For the 2013–14 flu season, the state has purchased MedImmune's FluMist Quadrivalent for patients age 2–18 years and GlaxoSmithKline's Fluarix Quadrivalent for people age 3 years or older. Pediatric-sized doses of Sanofi Pasteur's Fluzone Trivalent will be available from the state for children age 6–35 months, Bratberg said.
Louis Sokos, assistant director of pharmacy at West Virginia University (WVU) Hospitals in Morgantown, is responsible for purchasing influenza vaccines for the hospital and, since last year, several of its provider-based clinics.
Sokos said the hospital's infectious diseases pharmacists and physicians debated for a couple of weeks about whether to purchase trivalent or quadrivalent vaccines this year.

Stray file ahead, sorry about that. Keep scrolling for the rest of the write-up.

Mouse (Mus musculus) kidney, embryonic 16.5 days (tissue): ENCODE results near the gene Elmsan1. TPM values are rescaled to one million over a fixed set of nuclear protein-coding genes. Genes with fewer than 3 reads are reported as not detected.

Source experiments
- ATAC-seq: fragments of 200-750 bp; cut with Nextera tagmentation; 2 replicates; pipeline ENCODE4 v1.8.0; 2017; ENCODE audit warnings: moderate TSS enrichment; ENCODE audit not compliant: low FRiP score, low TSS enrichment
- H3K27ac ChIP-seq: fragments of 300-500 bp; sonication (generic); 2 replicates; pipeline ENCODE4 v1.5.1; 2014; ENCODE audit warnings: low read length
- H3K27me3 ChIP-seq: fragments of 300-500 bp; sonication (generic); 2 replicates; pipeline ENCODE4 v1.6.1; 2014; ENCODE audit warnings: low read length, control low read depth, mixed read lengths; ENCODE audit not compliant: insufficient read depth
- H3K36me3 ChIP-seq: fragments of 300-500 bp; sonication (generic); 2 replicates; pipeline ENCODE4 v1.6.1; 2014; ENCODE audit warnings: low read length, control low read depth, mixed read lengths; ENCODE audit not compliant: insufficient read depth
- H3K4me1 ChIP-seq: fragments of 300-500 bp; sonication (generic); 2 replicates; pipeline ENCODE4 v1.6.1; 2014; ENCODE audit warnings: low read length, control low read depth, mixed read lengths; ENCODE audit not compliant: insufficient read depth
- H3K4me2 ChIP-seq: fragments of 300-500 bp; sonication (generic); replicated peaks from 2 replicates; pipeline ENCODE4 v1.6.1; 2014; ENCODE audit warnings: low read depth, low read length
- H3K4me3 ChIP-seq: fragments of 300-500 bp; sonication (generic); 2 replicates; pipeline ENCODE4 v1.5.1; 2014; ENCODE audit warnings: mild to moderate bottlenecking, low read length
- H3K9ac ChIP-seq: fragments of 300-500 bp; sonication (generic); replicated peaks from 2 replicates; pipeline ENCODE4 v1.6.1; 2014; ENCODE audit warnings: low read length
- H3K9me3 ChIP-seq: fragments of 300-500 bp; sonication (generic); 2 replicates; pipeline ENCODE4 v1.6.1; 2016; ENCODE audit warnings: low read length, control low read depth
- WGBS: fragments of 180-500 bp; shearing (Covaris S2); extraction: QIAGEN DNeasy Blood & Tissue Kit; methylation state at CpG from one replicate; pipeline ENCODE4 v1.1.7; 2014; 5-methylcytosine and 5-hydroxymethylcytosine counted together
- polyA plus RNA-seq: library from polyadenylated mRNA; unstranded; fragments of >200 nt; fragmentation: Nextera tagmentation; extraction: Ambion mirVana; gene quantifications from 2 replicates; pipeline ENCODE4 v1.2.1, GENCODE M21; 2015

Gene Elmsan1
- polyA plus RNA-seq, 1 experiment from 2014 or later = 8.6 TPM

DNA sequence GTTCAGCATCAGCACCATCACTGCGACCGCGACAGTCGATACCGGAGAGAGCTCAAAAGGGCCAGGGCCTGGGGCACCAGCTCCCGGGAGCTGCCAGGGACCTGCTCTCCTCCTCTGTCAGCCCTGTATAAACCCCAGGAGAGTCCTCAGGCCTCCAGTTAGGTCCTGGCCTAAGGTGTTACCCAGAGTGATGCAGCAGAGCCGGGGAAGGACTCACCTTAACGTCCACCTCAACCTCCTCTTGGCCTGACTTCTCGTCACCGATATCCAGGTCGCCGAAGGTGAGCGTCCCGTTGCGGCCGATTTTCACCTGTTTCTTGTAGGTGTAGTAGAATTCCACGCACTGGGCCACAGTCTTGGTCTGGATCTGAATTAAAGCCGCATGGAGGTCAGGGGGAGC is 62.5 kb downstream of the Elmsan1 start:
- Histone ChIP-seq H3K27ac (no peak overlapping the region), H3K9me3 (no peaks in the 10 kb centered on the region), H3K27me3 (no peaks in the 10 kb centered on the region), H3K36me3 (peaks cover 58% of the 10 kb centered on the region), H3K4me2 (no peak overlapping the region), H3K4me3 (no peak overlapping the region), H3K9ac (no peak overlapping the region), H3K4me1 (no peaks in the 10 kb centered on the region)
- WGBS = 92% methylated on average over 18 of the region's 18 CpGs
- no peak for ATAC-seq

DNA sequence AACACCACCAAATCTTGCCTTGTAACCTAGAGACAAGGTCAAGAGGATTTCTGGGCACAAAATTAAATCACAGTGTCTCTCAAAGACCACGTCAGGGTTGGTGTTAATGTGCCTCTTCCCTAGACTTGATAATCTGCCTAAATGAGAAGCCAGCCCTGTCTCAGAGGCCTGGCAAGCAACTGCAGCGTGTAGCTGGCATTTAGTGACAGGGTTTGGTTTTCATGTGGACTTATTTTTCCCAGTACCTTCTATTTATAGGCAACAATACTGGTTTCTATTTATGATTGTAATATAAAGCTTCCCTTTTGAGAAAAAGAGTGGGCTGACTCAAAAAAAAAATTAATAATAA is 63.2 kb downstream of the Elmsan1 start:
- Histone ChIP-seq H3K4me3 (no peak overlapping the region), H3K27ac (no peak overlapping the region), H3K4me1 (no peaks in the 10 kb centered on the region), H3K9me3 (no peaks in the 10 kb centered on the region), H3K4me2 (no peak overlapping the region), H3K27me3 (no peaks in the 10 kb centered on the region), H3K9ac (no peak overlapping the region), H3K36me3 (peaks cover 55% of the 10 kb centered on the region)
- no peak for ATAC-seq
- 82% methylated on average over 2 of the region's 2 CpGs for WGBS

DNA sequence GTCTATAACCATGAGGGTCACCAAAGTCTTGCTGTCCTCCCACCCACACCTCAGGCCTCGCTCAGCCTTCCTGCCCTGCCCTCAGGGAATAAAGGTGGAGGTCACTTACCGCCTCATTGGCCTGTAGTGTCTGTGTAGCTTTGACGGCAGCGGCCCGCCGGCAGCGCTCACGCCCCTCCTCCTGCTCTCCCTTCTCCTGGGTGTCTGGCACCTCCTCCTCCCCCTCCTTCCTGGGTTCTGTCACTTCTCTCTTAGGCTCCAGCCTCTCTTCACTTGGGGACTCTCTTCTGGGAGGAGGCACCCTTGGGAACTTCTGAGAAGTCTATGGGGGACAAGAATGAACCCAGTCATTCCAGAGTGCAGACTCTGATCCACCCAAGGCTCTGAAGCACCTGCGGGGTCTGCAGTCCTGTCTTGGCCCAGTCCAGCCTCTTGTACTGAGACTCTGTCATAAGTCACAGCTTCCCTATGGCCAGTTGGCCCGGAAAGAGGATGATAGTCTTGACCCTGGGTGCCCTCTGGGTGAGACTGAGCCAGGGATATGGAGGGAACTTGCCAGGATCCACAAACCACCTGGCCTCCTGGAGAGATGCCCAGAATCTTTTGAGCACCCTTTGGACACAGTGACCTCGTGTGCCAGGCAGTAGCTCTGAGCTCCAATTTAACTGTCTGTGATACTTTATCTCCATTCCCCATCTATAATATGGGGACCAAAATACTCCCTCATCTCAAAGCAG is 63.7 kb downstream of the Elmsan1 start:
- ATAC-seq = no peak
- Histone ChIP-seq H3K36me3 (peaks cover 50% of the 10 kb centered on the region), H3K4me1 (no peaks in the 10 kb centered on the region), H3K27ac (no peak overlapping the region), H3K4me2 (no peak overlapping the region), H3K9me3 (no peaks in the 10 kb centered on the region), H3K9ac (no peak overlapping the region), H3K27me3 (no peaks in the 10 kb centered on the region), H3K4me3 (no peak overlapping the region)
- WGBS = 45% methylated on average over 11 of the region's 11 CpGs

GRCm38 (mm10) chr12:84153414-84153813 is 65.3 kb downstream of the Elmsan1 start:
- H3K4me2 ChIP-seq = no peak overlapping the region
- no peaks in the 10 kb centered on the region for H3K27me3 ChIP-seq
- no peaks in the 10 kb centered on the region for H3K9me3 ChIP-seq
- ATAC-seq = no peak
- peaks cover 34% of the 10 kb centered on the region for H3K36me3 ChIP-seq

"It was kind of a mixed bag on what folks thought was necessary, because there were no different recommendations from the CDC for the trivalent versus quadrivalent," Sokos said.
Ultimately, Sokos said, he prebooked quadrivalent and trivalent vaccines from GlaxoSmithKline, with the majority of the doses being the quadrivalent formulation. A smaller purchase of MedImmune's quadrivalent FluMist vaccine was ordered for pediatric clinics, he said.
Since then, he said, the hospital considered switching some of its order for GlaxoSmithKline's quadrivalent vaccine to the trivalent formulation, which costs less. But he was told that trivalent vaccine was no longer available to order.
GlaxoSmithKline vaccines spokesman Robert Perry said the company's influenza vaccine stocks have already been allocated to customers, and the production of additional trivalent flu vaccine for this season is unlikely.